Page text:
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dc.contributor.advisorRobertson, Davideng
dc.contributor.advisorBrockman, Johneng
dc.contributor.authorBrown IV, John W. N.eng
dc.date.issued2017eng
dc.date.submitted2017 Springeng
dc.description.abstractOne objective of nuclear forensics is to identify the source of interdicted nuclear materials in order to help ensure the safety and security of special nuclear materials. Since 1995, The International Atomic Energy Agency (IAEA) has reported at least 16 different cases involving the illegal possession and transportation of either plutonium or enriched uranium. A non-invasive assay capable of identifying whether a person of interest has been exposed to special nuclear materials, either environmentally or occupationally, would greatly aid in an investigation of the suspected handling and transport of enriched uranium or plutonium. Human hair and nail are used as effective biomonitors for exposure and intake of numerous trace-elements and potential toxins. The objective of this work was to investigate the hypothesis that the isotopic ratio composition of U and Pu in human hair and nail are reflective of exposure to special nuclear materials. Fingernail, toenail, and hair samples were collected from volunteers from national labs (Idaho, Oakridge, LLNL, Y-12) who self-reported exposure to either U or Pu, under the purview of a DOE CENTRAL IRB and control samples were collected from individuals living in the Columbia, MO region who had no exposure to enriched or depleted uranium or plutonium. Both the concentration and U and Pu isotopic composition was determined using the analytical procedure developed as part of this work.Average uranium recovery was 105 4 percent. 242Pu recovery ranged from 65-101 percent. Both 235U and 236U isotope ratios indicated exposure to special nuclear materials in several occupationally exposed volunteers. 234U isotope ratios were not correlated between controls or exposed workers. Additionally, concentration measurements for 238U were not correlated with either controls or exposures. Four volunteers had measurable amounts of 239Pu in their hair, nails, or toenails.eng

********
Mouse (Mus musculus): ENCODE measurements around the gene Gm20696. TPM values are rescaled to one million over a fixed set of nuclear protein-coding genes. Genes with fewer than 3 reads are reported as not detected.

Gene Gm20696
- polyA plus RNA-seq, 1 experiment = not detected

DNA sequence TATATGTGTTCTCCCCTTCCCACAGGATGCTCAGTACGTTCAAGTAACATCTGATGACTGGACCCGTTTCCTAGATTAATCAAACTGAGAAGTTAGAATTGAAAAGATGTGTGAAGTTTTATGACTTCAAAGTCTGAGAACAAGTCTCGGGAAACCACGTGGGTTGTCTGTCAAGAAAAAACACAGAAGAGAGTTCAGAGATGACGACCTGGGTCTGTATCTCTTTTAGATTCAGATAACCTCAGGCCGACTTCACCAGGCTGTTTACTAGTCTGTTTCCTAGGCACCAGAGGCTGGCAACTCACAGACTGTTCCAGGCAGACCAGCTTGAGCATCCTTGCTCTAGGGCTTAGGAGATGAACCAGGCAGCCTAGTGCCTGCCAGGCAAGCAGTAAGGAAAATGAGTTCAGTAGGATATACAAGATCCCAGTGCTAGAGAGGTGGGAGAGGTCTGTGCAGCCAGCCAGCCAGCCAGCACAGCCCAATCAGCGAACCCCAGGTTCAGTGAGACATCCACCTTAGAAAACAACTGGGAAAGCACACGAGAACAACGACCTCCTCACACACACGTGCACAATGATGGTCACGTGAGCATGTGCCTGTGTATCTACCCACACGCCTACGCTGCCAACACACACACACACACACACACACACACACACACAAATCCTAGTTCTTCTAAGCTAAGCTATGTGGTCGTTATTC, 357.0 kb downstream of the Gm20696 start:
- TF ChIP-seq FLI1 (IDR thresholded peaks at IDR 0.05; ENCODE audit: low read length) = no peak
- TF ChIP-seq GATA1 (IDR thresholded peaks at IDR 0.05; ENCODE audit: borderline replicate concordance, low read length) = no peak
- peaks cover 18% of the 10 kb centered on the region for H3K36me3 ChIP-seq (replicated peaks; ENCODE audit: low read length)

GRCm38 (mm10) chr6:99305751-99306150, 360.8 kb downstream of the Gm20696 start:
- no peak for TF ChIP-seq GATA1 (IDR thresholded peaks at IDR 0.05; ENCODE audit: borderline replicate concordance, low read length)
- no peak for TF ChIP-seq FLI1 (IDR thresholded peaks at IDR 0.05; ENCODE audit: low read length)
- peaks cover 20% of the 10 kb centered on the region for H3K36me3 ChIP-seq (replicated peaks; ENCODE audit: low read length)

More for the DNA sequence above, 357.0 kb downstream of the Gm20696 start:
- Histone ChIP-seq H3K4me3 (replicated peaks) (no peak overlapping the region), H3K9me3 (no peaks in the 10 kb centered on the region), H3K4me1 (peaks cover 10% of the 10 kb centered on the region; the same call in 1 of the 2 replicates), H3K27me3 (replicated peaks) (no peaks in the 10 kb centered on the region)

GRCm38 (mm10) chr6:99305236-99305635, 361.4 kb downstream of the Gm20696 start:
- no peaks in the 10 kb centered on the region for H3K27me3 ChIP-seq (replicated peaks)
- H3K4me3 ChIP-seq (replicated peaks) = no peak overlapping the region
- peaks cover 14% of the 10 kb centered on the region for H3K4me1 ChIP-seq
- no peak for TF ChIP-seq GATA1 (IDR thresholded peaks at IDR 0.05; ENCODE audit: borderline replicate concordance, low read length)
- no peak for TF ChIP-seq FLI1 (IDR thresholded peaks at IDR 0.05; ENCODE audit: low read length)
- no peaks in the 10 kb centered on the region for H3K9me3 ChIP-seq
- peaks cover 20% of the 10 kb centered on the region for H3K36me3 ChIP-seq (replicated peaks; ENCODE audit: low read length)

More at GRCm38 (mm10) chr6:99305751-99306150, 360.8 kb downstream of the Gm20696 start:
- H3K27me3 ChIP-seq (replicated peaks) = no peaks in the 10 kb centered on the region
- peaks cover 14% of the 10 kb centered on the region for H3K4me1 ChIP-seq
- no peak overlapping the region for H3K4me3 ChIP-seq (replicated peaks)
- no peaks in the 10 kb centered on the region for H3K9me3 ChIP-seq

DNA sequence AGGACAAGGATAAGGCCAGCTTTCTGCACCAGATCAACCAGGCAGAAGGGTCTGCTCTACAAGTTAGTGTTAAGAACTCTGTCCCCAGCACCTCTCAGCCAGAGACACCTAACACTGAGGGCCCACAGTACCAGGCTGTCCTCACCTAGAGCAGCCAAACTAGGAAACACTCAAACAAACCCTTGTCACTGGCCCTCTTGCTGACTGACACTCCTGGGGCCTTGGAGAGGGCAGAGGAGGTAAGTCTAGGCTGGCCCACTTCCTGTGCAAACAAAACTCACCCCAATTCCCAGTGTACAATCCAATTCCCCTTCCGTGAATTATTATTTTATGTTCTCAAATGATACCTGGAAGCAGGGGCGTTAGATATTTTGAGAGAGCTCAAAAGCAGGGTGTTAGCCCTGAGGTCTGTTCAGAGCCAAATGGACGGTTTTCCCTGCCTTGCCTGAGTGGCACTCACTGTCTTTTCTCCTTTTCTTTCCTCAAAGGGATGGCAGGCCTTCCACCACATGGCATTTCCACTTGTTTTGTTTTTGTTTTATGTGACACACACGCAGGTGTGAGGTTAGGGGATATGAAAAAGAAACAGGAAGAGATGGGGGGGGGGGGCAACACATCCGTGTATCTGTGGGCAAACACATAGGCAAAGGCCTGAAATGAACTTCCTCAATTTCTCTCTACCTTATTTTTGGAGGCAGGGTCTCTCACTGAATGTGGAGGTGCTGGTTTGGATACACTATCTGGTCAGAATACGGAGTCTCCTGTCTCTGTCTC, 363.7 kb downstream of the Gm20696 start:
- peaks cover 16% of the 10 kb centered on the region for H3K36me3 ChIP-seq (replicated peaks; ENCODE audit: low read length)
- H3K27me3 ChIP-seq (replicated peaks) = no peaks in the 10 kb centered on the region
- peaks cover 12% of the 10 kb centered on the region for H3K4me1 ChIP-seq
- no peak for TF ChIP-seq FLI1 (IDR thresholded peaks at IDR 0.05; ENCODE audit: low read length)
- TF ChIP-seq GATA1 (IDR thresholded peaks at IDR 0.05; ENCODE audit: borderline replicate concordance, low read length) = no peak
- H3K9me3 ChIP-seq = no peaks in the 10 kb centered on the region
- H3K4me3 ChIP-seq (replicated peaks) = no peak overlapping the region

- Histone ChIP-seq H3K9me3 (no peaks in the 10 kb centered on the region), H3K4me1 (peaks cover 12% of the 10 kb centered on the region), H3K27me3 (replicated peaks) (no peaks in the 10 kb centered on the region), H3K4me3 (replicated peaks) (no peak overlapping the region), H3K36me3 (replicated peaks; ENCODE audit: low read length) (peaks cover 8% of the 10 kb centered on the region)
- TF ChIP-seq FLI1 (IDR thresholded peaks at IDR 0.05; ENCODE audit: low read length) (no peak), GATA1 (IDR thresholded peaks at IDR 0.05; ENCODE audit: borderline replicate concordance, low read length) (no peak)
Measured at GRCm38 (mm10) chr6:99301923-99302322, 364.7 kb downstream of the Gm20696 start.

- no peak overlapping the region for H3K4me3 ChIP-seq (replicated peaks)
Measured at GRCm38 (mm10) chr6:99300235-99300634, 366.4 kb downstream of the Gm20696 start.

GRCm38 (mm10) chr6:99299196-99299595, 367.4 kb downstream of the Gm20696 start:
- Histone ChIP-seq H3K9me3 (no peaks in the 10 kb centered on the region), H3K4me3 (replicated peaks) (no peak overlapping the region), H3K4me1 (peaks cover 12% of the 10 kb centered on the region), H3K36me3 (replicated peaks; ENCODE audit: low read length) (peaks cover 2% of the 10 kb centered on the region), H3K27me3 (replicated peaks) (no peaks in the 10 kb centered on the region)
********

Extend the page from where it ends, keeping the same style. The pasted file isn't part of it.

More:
dc.identifier.urihttps://hdl.handle.net/10355/61904
dc.languageEnglisheng
dc.publisherUniversity of Missouri--Columbiaeng
dc.relation.ispartofcollectionUniversity of Missouri--Columbia. Graduate School. Theses and Dissertationseng
dc.rightsOpenAccesseng
dc.rights.licenseThis work is licensed under a Creative Commons Attribution-NonCommercial-NoDerivs 3.0 License.eng
dc.subject.FASTInternational Atomic Energy Agencyeng
dc.subject.FASTUraniumeng
dc.subject.FASTPlutoniumeng
dc.titleMC-ICP-MS analysis of uranium and plutonium in keratinous samples for the purposes of nuclear forensic and biomarker establishmenteng
dc.typeThesiseng
thesis.degree.disciplineChemistry (MU)eng
thesis.degree.grantorUniversity of Missouri--Columbiaeng
thesis.degree.levelDoctoraleng
thesis.degree.namePh. D.eng


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